Connection between video games and violence found in study

by Sammy Chan

Recently, an international study confirms the connection between video games and violence. The study was lead by Jay Hull, Social Psychologist at Dartmouth College, and was published in the Proceedings of the National Academy of Sciences. The paper was released on PNAS a few days ago on October 1, 2018. The verdict was exposure to violent video games is associated with increased levels of aggression over a period of time.
The authors made it specific in their studies to ensure that the effects of video games can be observed and quantified. For one, only studies that already have a history of aggression and play video games were included. Moreover, they only include participants/studies on the basis of violent video game exposure only. It should be noted that those who play violent and non-violent video games were excluded. Finally, they didn’t include studies that has them exposed to violent media other than video games. To sum it up, the studies or participants were chosen based on two merits. One, they were only exposed to violent video games; and two, have a history of aggression in the past.
Over 17,000 participants were observed among 24 studies that ranged from around three months to four years. Additionally, the participants were chosen among various parts of the world. Finally, most of these are from the age of nine to 19 of age.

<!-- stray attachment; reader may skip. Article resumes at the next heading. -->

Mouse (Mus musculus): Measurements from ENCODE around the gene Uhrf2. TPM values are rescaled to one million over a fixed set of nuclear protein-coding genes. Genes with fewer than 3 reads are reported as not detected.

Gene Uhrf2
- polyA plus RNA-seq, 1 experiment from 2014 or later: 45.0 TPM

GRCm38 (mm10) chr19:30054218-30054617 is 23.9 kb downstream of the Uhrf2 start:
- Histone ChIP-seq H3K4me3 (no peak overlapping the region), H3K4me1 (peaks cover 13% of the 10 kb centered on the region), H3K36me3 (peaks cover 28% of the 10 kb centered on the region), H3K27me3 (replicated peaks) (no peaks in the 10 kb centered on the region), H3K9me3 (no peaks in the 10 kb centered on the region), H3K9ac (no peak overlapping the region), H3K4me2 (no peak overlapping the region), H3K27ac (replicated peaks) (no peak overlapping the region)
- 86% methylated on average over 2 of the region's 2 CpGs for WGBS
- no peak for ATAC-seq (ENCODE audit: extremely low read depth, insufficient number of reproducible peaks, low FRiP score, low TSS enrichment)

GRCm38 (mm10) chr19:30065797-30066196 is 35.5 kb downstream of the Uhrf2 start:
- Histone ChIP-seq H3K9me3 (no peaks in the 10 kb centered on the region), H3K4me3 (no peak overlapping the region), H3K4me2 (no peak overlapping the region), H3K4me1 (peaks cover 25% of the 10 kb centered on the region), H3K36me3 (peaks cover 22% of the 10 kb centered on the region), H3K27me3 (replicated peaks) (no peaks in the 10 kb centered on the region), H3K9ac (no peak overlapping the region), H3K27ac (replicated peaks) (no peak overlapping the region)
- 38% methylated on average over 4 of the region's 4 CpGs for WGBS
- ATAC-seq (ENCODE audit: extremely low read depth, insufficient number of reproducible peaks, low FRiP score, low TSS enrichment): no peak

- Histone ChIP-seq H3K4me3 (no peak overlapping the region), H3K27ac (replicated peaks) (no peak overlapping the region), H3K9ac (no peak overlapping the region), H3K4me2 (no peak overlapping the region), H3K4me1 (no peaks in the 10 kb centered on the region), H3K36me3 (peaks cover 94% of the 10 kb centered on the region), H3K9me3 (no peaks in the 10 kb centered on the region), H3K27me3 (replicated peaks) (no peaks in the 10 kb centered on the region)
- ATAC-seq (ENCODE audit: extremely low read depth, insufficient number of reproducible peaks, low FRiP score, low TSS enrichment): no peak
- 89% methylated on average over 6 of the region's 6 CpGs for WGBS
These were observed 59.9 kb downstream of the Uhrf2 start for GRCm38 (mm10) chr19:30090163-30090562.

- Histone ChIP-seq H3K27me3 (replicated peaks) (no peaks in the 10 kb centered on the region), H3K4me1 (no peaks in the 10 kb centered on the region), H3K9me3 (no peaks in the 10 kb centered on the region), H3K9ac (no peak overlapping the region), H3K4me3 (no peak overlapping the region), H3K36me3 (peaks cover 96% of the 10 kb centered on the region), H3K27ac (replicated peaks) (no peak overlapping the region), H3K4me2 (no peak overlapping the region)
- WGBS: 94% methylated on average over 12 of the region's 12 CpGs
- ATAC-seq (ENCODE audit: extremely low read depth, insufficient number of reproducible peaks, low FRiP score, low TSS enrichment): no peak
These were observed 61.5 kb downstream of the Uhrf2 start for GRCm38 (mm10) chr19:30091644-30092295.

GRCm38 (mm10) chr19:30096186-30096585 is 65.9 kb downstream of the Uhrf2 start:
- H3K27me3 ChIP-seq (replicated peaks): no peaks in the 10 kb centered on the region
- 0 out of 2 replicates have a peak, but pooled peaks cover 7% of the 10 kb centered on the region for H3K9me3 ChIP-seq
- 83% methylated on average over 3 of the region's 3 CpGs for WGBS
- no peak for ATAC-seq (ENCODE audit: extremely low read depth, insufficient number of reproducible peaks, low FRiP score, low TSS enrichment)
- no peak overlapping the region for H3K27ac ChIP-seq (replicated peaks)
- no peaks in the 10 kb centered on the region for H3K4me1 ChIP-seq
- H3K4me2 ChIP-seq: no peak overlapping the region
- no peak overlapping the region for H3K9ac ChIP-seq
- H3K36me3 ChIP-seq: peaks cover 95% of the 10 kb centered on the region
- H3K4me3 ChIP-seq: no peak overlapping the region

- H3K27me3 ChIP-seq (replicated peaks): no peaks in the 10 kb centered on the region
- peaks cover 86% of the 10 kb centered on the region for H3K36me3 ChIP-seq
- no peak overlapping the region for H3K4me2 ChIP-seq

Photo by Tim Gouw from Pexels

The connection between video games and violence concluded?

Hull mentioned that his findings support the notion that video games and violence are linked because of the methods that were chosen. In fact, it must be pointed out that the papers only included the studies that have a history of aggression in the past. This shows that those who do not exhibit any aggressive behaviours in the past were not included.  This raises more questions like whether exposure to violent video games to a nonviolent person can change a person. Therefore, we do not think this is the big full stop to the big debate that video games will lead to violence.
All in all, we agree with the author’s final statements in the study. Despite violent video games increasing aggressive behaviour, we should move past that. Instead, we should start questioning the who, why or when these effects can occur. If you wish to read the full paper, you may click here.

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Austin Eberhart 04/10/2018 - 7:50 pm

Wow what a biased study.
They didn’t pick anybody who didn’t have a violent past because they were unsure if they would give them the results they wanted.
They didn’t use non violent video games because you can’t brainwash someone into being violent unless you make them watch violence over and over again. It’s literal brainwashing.
They put violent people through a violence simulator and asked them if they still felt violent.
How far up your ass does your head need to be in order for you to think that this is even a study? Whoever did this “study” is a pathetic excuse for a human.

fizzygm 10/10/2018 - 12:16 pm

Indeed. We’ve no clue why this is even accepted.
They should’ve gone with people with a history of being aggressive and let them play casual games.
See if that will still make them feel violent after that.

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